How shall we live as disciples of Jesus the Christ? The readings for these winding-down weeks of the year all address that question. These scriptures raise painful inner and outer questions of nonviolence. Many of them deal with gospel economics, the economics of the heart and the economics of the purse. The gospel is neither solely personal nor solely political. It embraces and transforms both—at the cross.
This is our sixth and final "Living the Word." We again alternate Sundays, this time with Jim doing the first, third, fifth, seventh, and ninth, and Shelley the second, fourth, sixth, and eighth.
September 1: Exodus From Violence
Exodus 3:1-15, Psalm 105:1-6, 23-26, 45c, Romans 12:9-21, Matthew 16:21-28
Does God free one people by enabling them to conquer another? The question arises from our first reading, taken from the Exodus story on which our whole Bible is based.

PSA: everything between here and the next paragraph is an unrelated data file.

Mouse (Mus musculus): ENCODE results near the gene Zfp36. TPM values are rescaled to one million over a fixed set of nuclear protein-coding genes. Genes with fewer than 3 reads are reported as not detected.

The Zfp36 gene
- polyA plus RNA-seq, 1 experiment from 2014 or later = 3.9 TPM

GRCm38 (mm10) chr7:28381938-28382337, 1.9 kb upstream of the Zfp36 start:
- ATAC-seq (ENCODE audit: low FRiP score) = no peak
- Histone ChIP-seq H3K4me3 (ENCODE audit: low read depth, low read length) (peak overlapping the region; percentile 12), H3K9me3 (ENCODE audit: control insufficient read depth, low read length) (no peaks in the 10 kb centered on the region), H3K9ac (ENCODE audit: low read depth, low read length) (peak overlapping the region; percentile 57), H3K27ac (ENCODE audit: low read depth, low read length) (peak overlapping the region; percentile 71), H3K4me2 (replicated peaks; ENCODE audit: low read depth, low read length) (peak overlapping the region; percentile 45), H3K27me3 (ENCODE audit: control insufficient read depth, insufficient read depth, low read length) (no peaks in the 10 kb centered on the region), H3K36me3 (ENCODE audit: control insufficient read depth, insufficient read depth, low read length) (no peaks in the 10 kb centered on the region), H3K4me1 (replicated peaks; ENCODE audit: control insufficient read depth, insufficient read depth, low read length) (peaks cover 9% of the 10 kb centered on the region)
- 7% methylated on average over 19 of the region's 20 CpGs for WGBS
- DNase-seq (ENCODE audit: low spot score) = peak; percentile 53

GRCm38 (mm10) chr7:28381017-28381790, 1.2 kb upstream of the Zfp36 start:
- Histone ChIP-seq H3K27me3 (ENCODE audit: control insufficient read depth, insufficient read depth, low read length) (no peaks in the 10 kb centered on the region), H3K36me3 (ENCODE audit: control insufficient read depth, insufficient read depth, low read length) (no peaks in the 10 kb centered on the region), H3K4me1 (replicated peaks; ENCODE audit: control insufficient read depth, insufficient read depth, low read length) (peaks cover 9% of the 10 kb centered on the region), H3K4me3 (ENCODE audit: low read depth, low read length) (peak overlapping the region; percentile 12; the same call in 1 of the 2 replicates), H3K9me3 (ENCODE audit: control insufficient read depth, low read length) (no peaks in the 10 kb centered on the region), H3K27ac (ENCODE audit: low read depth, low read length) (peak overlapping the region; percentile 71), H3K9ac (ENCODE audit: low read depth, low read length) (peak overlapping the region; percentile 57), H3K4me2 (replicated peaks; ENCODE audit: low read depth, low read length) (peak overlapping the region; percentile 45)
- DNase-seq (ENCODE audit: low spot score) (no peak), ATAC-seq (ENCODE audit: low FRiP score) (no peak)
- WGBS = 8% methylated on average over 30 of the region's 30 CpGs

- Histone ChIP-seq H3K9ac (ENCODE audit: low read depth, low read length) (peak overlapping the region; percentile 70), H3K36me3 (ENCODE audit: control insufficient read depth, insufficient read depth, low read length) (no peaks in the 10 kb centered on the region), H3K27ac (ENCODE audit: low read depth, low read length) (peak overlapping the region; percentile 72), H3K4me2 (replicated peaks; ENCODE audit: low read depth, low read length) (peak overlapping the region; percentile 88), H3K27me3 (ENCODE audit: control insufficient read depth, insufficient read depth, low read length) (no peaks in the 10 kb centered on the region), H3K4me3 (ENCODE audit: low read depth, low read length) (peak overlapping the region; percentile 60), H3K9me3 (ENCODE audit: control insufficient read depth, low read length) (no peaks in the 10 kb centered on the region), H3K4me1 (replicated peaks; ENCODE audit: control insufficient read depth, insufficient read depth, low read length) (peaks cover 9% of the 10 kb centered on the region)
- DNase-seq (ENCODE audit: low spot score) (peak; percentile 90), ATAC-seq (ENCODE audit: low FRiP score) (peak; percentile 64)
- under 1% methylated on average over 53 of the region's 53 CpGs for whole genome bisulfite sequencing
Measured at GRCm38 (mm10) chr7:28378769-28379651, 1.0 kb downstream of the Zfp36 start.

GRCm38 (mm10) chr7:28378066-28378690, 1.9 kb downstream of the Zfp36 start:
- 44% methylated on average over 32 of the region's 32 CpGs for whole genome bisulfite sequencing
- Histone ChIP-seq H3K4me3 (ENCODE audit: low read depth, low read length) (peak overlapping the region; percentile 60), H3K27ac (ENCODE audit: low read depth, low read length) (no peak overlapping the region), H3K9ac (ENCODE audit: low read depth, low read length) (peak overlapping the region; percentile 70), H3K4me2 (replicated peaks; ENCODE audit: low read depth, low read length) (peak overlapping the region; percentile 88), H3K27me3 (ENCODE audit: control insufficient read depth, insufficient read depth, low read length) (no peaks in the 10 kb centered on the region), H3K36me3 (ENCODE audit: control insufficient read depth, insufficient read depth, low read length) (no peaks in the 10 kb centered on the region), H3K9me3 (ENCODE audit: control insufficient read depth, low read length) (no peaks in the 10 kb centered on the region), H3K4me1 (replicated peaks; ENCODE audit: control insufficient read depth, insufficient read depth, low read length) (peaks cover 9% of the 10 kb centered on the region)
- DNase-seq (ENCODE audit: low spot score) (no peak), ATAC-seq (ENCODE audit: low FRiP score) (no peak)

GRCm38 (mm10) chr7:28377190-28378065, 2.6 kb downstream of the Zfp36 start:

From the burning bush God tells Moses, "I have come down to deliver [the Israelites] from the Egyptians, and to bring them up out of that land to a good and broad land, a land flowing with milk and honey, to the country of the Canaanites, the Hittites, the Amorites, the Perizzites, the Hivites, and the Jebusites."
This is good news for the Israelites who will be divinely liberated from their oppressors in Egypt. But what about the Canaanites, the Hittites, the Amorites, the Perizzites, the Hivites, and the Jebusites who already live in that promised "land flowing with milk and honey"?
Is a vision of genocide implicit in the story on which our Bible is founded?